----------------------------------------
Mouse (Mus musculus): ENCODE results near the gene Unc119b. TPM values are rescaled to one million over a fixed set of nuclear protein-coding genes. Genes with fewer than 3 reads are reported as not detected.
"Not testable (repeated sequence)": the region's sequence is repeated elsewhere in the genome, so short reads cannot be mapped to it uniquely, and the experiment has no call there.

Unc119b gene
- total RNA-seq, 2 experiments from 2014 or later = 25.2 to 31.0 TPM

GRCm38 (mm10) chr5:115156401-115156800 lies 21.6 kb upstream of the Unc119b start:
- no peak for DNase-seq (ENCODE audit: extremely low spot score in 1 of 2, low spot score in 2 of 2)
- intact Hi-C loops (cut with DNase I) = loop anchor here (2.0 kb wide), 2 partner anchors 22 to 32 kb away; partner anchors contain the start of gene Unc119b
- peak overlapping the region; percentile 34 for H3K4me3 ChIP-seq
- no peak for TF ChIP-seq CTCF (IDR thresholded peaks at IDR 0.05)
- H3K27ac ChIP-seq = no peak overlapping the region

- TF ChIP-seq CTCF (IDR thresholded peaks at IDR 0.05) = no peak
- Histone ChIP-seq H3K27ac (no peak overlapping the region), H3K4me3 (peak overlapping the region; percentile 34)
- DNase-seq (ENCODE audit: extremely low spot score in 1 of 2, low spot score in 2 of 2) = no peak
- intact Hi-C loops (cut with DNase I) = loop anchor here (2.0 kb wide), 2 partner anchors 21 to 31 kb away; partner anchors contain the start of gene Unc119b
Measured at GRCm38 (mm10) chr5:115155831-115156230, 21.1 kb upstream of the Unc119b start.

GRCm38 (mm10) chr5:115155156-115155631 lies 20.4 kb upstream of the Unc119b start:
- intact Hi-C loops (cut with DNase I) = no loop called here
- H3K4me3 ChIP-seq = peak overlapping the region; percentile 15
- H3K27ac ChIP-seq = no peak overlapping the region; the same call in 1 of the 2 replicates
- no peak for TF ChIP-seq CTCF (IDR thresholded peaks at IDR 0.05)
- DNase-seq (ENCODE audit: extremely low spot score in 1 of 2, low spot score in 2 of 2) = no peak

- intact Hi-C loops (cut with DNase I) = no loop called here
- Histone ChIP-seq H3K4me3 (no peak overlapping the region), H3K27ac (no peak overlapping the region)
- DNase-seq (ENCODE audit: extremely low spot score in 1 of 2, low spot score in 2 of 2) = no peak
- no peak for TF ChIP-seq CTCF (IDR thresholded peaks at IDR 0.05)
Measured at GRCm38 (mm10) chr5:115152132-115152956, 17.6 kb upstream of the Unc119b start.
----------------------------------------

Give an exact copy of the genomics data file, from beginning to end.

Mouse (Mus musculus): ENCODE results near the gene Unc119b. TPM values are rescaled to one million over a fixed set of nuclear protein-coding genes. Genes with fewer than 3 reads are reported as not detected.
"Not testable (repeated sequence)": the region's sequence is repeated elsewhere in the genome, so short reads cannot be mapped to it uniquely, and the experiment has no call there.

Unc119b gene
- total RNA-seq, 2 experiments from 2014 or later = 25.2 to 31.0 TPM

GRCm38 (mm10) chr5:115156401-115156800 lies 21.6 kb upstream of the Unc119b start:
- no peak for DNase-seq (ENCODE audit: extremely low spot score in 1 of 2, low spot score in 2 of 2)
- intact Hi-C loops (cut with DNase I) = loop anchor here (2.0 kb wide), 2 partner anchors 22 to 32 kb away; partner anchors contain the start of gene Unc119b
- peak overlapping the region; percentile 34 for H3K4me3 ChIP-seq
- no peak for TF ChIP-seq CTCF (IDR thresholded peaks at IDR 0.05)
- H3K27ac ChIP-seq = no peak overlapping the region

- TF ChIP-seq CTCF (IDR thresholded peaks at IDR 0.05) = no peak
- Histone ChIP-seq H3K27ac (no peak overlapping the region), H3K4me3 (peak overlapping the region; percentile 34)
- DNase-seq (ENCODE audit: extremely low spot score in 1 of 2, low spot score in 2 of 2) = no peak
- intact Hi-C loops (cut with DNase I) = loop anchor here (2.0 kb wide), 2 partner anchors 21 to 31 kb away; partner anchors contain the start of gene Unc119b
Measured at GRCm38 (mm10) chr5:115155831-115156230, 21.1 kb upstream of the Unc119b start.

GRCm38 (mm10) chr5:115155156-115155631 lies 20.4 kb upstream of the Unc119b start:
- intact Hi-C loops (cut with DNase I) = no loop called here
- H3K4me3 ChIP-seq = peak overlapping the region; percentile 15
- H3K27ac ChIP-seq = no peak overlapping the region; the same call in 1 of the 2 replicates
- no peak for TF ChIP-seq CTCF (IDR thresholded peaks at IDR 0.05)
- DNase-seq (ENCODE audit: extremely low spot score in 1 of 2, low spot score in 2 of 2) = no peak

- intact Hi-C loops (cut with DNase I) = no loop called here
- Histone ChIP-seq H3K4me3 (no peak overlapping the region), H3K27ac (no peak overlapping the region)
- DNase-seq (ENCODE audit: extremely low spot score in 1 of 2, low spot score in 2 of 2) = no peak
- no peak for TF ChIP-seq CTCF (IDR thresholded peaks at IDR 0.05)
Measured at GRCm38 (mm10) chr5:115152132-115152956, 17.6 kb upstream of the Unc119b start.